What Is Shortwave Diathermy?

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  • Written By: Marlene Garcia
  • Edited By: Daniel Lindley
  • Last Modified Date: 14 January 2020
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Shortwave diathermy defines a complementary treatment for joint or muscle pain through electromagnetic radiation waves that produce heat. High-frequency electrical currents might be used with other forms of physical therapy to reduce inflammation and ease pain. Shortwave diathermy might increase blood flow and relax muscles in large areas of the body. Electrical currents can be administered through a portable machine fitted with electrodes or coils.

This type of therapy might be used on large joints where inflammation from arthritis or bursitis produces pain. Some physical therapists favor shortwave diathermy over ultrasound or microwave therapy because it can send heat to larger areas of the body. Shortwave diathermy might also target smaller joints in the hands or feet where swelling and pain exist.

The condenser method of shortwave diathermy employs two electrodes placed on each side of the treatment area. The electrical current goes between these electrodes while the patient lies perfectly still. This form of therapy might send pulses of heat deeply into body tissue, treating conditions like pelvic inflammatory disease. It is not recommended for women during their menstrual periods because it might increase blood flow.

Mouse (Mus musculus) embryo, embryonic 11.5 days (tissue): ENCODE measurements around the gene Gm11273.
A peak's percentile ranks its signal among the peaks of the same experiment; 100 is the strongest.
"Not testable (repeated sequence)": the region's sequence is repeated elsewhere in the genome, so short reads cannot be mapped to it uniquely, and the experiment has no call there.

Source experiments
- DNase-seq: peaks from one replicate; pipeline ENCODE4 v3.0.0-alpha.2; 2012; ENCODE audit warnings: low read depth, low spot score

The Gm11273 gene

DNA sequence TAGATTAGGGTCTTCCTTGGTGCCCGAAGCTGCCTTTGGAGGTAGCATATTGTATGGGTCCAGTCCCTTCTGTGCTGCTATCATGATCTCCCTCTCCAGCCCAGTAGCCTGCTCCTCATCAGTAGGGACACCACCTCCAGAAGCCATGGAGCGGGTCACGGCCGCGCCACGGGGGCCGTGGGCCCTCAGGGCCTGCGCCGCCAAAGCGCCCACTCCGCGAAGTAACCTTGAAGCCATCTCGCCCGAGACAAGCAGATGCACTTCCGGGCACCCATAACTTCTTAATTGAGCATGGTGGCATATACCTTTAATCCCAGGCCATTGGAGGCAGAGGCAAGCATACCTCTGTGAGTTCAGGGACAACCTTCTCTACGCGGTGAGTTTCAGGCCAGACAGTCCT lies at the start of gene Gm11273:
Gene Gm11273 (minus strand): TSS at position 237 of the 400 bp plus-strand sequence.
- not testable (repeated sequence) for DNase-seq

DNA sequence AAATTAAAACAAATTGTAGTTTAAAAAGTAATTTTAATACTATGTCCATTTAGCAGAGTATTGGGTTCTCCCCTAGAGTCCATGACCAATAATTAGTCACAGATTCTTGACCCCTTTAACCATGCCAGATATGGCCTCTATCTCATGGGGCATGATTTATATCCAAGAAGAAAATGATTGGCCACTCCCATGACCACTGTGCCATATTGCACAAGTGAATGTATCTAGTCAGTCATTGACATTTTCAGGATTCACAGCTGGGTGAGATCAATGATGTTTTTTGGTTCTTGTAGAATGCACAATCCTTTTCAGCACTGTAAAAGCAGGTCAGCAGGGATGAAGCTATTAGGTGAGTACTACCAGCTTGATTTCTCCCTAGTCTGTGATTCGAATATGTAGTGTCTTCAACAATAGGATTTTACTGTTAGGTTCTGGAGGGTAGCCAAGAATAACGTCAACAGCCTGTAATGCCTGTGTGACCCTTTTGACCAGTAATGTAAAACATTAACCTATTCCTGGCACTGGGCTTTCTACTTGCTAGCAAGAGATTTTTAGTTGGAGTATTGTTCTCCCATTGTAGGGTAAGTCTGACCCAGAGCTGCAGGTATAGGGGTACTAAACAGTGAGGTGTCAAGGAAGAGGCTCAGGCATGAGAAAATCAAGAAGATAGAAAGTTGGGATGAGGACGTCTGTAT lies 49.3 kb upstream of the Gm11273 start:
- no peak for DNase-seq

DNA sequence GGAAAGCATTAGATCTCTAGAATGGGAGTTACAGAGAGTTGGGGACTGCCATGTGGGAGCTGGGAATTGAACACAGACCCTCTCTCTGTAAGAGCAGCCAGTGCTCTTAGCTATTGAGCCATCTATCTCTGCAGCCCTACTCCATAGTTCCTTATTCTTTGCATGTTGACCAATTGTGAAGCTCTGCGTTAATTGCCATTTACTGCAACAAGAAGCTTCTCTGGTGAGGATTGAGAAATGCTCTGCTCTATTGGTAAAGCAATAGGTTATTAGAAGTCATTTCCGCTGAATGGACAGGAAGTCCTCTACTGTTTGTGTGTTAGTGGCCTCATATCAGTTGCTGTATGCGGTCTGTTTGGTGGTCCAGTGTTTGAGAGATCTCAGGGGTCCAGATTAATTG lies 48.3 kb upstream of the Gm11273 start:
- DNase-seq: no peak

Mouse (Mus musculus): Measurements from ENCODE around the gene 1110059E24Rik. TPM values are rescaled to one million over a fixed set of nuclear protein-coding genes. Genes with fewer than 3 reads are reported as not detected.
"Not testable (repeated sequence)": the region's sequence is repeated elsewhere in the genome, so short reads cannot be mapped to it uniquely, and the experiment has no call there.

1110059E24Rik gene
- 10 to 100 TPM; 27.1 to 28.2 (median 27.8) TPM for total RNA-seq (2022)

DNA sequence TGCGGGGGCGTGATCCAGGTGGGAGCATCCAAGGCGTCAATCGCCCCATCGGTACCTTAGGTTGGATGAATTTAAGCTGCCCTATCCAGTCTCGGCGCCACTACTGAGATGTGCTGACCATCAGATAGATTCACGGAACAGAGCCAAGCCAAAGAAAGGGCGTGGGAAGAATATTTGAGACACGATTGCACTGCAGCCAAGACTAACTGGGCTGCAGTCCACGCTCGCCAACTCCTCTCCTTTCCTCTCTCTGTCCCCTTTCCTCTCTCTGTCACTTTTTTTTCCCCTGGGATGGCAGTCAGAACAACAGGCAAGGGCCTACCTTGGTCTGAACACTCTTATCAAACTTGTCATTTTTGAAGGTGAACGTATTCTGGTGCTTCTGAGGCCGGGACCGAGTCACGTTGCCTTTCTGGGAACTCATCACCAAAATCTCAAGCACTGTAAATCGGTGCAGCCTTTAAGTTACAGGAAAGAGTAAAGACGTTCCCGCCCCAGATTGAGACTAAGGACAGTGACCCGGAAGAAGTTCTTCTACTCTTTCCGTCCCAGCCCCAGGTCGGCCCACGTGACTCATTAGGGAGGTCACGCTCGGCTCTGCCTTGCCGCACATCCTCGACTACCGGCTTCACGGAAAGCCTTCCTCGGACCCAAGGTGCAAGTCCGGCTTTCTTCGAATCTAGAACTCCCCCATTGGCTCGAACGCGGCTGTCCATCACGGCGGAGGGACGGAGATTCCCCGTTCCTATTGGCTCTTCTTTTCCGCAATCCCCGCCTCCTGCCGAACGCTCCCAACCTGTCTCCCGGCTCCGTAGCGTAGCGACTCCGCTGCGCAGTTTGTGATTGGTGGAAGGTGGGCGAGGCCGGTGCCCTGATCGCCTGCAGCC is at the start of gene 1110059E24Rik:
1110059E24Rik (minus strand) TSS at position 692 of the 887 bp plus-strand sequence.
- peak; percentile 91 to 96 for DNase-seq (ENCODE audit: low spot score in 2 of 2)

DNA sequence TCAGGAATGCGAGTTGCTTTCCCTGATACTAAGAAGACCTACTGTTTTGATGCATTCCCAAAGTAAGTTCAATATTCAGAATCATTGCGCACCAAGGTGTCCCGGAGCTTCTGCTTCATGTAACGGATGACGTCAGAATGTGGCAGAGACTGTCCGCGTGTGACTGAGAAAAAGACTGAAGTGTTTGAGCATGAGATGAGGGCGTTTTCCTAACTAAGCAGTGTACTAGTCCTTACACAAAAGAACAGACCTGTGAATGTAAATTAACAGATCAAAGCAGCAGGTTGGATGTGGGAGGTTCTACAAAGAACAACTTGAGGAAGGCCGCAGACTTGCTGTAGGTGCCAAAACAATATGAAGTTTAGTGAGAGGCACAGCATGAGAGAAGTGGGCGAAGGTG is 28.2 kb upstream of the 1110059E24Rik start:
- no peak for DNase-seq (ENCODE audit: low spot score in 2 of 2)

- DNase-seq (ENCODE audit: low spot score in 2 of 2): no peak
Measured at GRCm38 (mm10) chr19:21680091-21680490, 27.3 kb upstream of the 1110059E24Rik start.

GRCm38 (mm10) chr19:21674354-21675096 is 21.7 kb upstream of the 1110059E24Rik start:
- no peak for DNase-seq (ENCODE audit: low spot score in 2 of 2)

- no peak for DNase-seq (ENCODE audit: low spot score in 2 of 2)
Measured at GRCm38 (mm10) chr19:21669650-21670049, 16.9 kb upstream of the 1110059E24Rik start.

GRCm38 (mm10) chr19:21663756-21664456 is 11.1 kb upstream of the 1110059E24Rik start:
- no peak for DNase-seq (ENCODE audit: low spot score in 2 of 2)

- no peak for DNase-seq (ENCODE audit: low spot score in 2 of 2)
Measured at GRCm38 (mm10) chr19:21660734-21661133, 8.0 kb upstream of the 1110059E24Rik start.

Inductive coils heat the surface of the skin and surrounding tissue. The electrical energy from this form of shortwave diathermy commonly treats joints where inflammation sets in. In both methods, continuous or brief, pulsed waves of high-frequency current might be effective. Therapists commonly use the highest level of energy a patient can tolerate.


Heat therapy commonly treats sports injuries, including muscle sprains or strains. It might help ease the pain of tennis elbow, knee injuries, and pulled ligaments. This treatment is generally not recommended for joints or tissue where fluid accumulates.

People with metal implants or pacemakers should not seek this form of treatment because metal might increase the amount of heat and cause burns. It is also not recommended for patients with unstable blood pressure, heart disease, or kidney disorders. Burning might also occur if open wounds are present.

Shortwave diathermy might alter a patient’s metabolic rate and activate enzymes in the body to produce healing. Each session typically lasts about 30 minutes, with the temperature adjusted for different areas of the body and the amount of body fat present. Physical therapists typically suggest stretching exercises and medication to reduce inflammation, with diathermy employed as a complementary treatment option.


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